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5 ways to make your anxiety work for you rather than against you

5 ways to make your anxiety work for you rather than against you

Remember that anxiety is, at its root, always simply about our thoughts. Anxiety is a fear of something that might happen in the future. Have you ever been worried about things that haven’t happened yet? That’s anxiety right  there. It is normal to sometimes feel concern about future events, so make your anxiety work for you rather than against you.

Use your anxiety to identify positive changes you need to make.

No one likes feeling stressed or anxious. Always remember that anxiety is simply one of nature’s signposts for change. You may feel that racing heart beating, feel a bit breathless or a dull feeling in your tummy. These anxiety symptoms will be because your mind is concerned about something and your mind wants you to find a solution. In ancient times anxiety was normally about an immanent danger. For our ancestors the solution was often to either stand and fight or get out of there and flee. Today we still have an anxiety response to events that feel worrying.

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In today’s hectic world, our fears are more about work, family or personal issues than any imminent danger. Consider what is really worrying you and then create a plan of action to deal with the source of stress. If you are anxious about an exam or work presentation, sit down and thoroughly prepare. Remember that anxiety is lowered when you know clearly how to cope with the stressful situation.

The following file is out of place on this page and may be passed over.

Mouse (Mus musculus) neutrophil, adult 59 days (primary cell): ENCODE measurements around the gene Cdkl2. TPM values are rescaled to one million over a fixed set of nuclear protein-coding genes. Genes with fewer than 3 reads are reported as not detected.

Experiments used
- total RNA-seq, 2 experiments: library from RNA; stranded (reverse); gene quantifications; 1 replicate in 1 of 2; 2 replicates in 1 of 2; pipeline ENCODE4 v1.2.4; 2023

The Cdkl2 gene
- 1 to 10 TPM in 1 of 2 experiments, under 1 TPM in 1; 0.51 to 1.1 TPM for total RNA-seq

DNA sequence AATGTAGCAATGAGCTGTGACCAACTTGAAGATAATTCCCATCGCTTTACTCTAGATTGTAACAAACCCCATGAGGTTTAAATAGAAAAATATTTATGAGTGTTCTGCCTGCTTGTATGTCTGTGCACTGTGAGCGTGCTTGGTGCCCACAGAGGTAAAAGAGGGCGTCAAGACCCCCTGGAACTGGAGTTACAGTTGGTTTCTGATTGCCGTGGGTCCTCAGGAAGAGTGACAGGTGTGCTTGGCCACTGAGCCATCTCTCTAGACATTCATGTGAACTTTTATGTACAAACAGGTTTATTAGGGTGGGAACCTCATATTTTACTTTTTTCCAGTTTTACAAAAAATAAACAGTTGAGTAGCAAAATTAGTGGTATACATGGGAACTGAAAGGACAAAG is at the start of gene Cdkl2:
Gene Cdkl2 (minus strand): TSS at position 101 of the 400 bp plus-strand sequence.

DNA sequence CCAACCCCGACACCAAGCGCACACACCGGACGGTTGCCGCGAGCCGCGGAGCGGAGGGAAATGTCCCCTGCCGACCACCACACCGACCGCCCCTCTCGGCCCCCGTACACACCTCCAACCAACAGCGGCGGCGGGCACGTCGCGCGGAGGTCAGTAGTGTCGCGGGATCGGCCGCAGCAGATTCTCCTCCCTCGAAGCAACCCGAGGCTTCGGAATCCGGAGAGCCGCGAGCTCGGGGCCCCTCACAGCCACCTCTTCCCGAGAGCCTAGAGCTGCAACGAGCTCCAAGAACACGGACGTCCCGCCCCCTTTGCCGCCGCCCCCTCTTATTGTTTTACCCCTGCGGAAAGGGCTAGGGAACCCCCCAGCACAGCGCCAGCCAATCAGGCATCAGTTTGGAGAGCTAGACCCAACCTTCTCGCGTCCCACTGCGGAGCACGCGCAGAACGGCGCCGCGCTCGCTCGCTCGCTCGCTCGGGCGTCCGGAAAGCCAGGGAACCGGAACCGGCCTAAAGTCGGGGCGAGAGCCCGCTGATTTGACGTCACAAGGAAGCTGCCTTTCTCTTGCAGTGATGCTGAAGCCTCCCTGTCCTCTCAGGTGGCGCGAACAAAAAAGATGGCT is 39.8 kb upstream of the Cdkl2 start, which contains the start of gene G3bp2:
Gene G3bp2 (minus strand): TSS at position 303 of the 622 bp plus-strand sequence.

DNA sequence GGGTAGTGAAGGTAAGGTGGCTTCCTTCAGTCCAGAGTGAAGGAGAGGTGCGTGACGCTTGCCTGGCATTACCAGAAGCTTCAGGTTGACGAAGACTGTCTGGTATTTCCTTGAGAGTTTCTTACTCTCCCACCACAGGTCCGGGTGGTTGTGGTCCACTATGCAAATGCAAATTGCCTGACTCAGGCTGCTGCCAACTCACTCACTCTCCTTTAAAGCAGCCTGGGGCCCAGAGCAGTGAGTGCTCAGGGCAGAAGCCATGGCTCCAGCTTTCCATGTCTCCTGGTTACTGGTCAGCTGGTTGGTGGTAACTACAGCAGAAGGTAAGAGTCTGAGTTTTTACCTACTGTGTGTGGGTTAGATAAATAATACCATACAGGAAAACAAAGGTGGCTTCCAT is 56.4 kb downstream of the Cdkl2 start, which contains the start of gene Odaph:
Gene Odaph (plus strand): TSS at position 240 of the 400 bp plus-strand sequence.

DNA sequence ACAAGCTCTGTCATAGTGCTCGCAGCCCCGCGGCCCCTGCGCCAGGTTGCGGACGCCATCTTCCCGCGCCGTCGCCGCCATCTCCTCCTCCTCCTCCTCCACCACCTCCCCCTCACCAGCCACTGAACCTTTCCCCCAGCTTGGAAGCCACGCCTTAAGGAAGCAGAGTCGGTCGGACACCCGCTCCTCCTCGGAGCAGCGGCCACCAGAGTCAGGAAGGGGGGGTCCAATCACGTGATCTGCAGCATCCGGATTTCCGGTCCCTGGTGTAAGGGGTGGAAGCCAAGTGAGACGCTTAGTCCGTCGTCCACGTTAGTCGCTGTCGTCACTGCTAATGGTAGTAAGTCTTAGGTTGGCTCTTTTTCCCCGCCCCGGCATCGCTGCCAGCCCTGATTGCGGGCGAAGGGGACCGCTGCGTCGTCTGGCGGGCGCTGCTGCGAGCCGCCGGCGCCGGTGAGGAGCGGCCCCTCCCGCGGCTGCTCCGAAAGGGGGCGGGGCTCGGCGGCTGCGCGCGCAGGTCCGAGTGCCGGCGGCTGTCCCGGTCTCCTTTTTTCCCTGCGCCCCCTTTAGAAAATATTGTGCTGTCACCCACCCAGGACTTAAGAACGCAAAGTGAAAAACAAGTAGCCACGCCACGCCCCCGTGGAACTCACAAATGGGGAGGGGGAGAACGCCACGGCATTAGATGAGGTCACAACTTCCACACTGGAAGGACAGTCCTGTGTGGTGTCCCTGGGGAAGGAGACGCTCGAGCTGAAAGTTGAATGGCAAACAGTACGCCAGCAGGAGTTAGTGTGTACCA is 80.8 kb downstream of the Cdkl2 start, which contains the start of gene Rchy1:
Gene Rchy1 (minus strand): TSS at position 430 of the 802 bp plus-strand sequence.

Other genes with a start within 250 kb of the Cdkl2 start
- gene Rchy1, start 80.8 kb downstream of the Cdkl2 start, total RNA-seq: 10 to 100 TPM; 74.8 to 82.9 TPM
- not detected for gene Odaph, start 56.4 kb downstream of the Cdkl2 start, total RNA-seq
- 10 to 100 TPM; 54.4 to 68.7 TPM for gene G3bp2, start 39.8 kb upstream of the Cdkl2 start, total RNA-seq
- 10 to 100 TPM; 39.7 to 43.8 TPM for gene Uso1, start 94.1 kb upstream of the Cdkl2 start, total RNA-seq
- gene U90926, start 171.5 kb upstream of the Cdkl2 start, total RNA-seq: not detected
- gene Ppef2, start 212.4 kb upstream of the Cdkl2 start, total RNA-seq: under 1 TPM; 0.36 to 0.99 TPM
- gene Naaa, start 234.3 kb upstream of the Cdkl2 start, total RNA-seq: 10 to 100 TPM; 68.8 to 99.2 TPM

Use your anxiety to identify what is important to you.

Have you ever got annoyed about something that you don’t care about? That was a trick question, of course! We only feel concern about those people or events that we actually care about. If you didn’t love someone, you wouldn’t worry about their safety. If you didn’t want that new job then you wouldn’t get nervous for the interview. If you feel guilty since you aren’t motivated to do an activity or project, perhaps don’t use that as a stick with which to beat yourself up. Your lack of concern isn’t always laziness. If the activity really was meaningful for you, then you would indeed be motivated to act. Here your lack of anxiety may in fact point to this activity not being as important as you perhaps originally thought it to be.

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Look after your well being when under stress.

It is common to want to press ahead and put life on hold until you have dealt with the anxiety producing situation or source of stress. Don’t allow stress to prevent you looking after yourself. We all need to eat healthily, have ways to relax and ways to get gentle exercise. Don’t tell yourself that it is okay to neglect your health and well being. In fact the opposite is the case. It is really exactly during those times when you feel higher levels of stress or anxiety, that exercise and relaxation are very important. Don’t put looking after your well being on hold.

Use anxiety as an opportunity for self growth.

Sometimes we find it hard to accept events to be simply as they are. This leads to feelings of stress and anxiety. Decide what you can control and what you can change. Let go of what is holding you back from just accepting things as they truly are. Sitting in traffic can feel stressful until you discover the liberating feeling of just allowing things to be just as they are. You can’t control the weather, the traffic, other people’s behaviour or the outcome of many events. Allow stress and anxiety to be reminders to let go of wanting to always be in control. Take a flexible approach since, let’s be honest, though you may feel like you are doing something, often getting stressed will have absolutely no effect on the outcome. Work hard to make the changes that are needed but don’t allow events to govern how you feel inside. Practices such as Mindfulness, help you stay flexible in thought, whilst still being focused on what needs to be achieved.